“Like Cattle and Horses: Japanese Informal Empire, Communist Revolution, and the Industrial Labor Movement in Republican China”
Hilton Union Square, Union Square 19&20
Chair: Zhiguo Yang, University of Wisconsin-River Falls
Informal Empire, Nation-Building, and the Chinese Labor Movement in the Zaikabō of Qingdao, 1923–37
Zhiguo Yang, University of Wisconsin-River Falls
Getting Off at an Earlier Station: Cotton Mill Workers, the Communists, and the Shanghai Summer Strikes of 1926
Shensi Yi, Chinese University of Hong Kong
The Politics of Seeing: Female Workers’ Evening Schools in 1930s Shanghai
Miao Feng, Chinese Academy of Social Sciences
Comment: Dandan Chen, State University of New York, Farmingdale State College
This panel is the first of two CHUS paper panels devoted to examining modern Chinese labor history proposed for the 2024 AHA, focusing on mainland China during the Republican era (1912–1949). The geographic context of the events studied here is Shanghai and Qingdao, where Japanese capital investment stimulated a rapid growth of textile and other industries in the first three decades of the twentieth century and where labor-capital disputes created China’s first breeding ground for modern industrial union movement. The three presenters examine the intriguing interplay between Chinese Communist movement, Nationalist labor policies, non-political and private actors such as YWCA, Japanese imperialism and its economic representatives in China, and Chinese factory workers in shaping the agenda and characteristics of the labor upheavals in the 1920s and ’30s. Labor historian S. A. Smith wrote Like Cattle and Horses: Nationalism and Labor in Shanghai, 1895–1927 to connect “the narrative of Chinese nationalism and the narrative of the labor movement.” Likewise, the presenters in this panel will offer three case studies to reveal the interconnectedness of different casual factors for a burgeoning labor movement that is anything but monolithic in terms of agenda, strategy, political affiliation and influence, and outcome. They will also illustrate that as a component of modern Chinese history, applying multidisciplinary and multiperspective approach to the investigation of labor history can lead to a better understanding of both.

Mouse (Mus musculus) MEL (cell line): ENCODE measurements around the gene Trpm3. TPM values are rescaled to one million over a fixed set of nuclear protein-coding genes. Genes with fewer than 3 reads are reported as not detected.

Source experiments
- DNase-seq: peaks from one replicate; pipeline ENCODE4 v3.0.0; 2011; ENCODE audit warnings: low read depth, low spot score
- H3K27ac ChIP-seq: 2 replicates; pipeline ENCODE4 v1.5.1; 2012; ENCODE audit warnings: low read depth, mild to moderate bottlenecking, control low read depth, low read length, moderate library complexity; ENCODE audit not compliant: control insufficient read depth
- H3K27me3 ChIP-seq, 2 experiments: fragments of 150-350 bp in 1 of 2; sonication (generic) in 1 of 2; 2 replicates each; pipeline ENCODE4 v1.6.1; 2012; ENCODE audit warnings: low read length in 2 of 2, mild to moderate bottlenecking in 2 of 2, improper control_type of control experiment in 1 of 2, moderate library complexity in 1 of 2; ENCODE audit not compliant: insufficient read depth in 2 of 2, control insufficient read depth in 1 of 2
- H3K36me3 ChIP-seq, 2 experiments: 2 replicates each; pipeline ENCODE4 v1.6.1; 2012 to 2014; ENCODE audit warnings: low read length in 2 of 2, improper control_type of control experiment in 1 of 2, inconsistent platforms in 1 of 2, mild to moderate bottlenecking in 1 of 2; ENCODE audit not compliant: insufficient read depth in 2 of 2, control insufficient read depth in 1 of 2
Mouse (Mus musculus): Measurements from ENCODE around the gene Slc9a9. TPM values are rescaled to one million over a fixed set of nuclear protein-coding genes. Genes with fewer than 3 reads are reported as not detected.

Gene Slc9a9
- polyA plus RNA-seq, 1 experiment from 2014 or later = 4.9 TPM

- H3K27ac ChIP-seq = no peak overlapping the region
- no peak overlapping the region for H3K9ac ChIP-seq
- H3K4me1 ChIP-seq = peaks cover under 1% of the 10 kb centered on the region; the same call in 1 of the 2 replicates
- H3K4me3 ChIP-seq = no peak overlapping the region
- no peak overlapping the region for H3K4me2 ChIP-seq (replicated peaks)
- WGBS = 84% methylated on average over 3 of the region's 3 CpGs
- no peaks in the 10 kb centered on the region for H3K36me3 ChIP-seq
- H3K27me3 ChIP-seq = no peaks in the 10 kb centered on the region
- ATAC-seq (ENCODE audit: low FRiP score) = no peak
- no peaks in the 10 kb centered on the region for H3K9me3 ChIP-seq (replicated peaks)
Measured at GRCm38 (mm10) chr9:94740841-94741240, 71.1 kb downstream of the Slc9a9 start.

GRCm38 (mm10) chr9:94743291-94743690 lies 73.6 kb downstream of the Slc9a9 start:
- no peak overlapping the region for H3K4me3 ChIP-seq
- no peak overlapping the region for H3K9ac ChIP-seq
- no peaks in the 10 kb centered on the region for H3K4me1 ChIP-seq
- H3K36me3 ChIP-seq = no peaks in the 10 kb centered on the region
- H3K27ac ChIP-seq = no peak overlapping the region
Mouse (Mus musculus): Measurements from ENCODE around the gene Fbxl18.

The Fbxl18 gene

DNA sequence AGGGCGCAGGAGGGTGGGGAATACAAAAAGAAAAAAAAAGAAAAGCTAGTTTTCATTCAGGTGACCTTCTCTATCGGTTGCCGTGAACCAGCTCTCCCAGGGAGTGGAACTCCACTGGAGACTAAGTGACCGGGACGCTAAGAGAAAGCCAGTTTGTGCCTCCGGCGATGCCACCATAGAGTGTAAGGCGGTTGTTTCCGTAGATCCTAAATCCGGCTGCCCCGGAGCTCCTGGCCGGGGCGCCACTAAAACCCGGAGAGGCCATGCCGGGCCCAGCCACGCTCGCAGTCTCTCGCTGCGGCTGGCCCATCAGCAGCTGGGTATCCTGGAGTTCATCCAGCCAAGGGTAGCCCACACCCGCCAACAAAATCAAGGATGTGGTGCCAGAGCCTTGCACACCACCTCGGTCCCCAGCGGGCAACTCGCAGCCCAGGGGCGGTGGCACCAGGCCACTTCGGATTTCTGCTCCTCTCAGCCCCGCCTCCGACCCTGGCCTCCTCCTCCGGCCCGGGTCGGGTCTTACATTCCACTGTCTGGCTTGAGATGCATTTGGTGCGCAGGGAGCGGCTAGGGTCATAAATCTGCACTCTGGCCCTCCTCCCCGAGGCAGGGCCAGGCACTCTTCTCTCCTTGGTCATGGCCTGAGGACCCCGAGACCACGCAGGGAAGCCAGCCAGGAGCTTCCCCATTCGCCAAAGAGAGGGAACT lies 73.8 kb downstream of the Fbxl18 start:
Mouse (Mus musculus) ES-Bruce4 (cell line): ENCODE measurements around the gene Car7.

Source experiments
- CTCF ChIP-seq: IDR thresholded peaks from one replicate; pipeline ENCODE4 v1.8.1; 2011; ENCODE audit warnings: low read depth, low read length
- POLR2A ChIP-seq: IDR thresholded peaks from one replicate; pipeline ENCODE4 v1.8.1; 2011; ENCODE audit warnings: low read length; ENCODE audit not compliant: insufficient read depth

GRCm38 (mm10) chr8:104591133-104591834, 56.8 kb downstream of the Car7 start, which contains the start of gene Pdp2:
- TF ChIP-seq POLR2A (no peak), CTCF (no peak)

Zhiguo Yang, “Informal Empire, Nation-Building, and Chinese Labor Movement in Zaikabō of Qingdao, 1923 – 1937”
After capturing Germany’s Leased Territory of Jiaozhou in Shandong at the start of World War I, Japan ruled this former German colony in China until 1922. During this eight-year period, not only did Japan turn Qingdao, the administrative center of the Jiaozhou Territory, into a bastion of Japanese textile industry in northern China, it also built an economic empire in Shandong by controlling the Qingdao-Jinan Railway and the mining industry along its line. However, after Japan returned the Jiaozhou Territory to China according to the Shandong Treaty signed at the Washington Naval Conference in 1922, that empire was reduced to the six Japanese cotton mills, or zaikabō, in Qingdao.
The largest employer of Chinese factory workers in Shandong, these cotton mills became a breeding ground of the burgeoning industrial labor movement in China from the 1920s onward. In times of labor unrest, Japan either resorted to threat of military intervention to pressure the Chinese government to end it or, when that failed, landed troops to crack down on the Chinese strikers and luddites. Facing such a menace, the Chinese government in Qingdao attempted to preempt Japanese military intervention by alternating between violent suppression of militant union movement and brokering reconciliation of Japanese mill owners with their Chinese employees over labor-capital disputes. Narrating the history of labor in Japanese cotton mills in Qingdao in this context, this paper illustrates how the tug of war between Japan’s defense of its entrenched economic interests against modern unionism and China’s effort to consolidate its home rule in a former foreign concession shaped the labor movement in Japanese cotton mills in Qingdao and made it a focal point in the Sino-Japanese relations during the Nationalist Decade.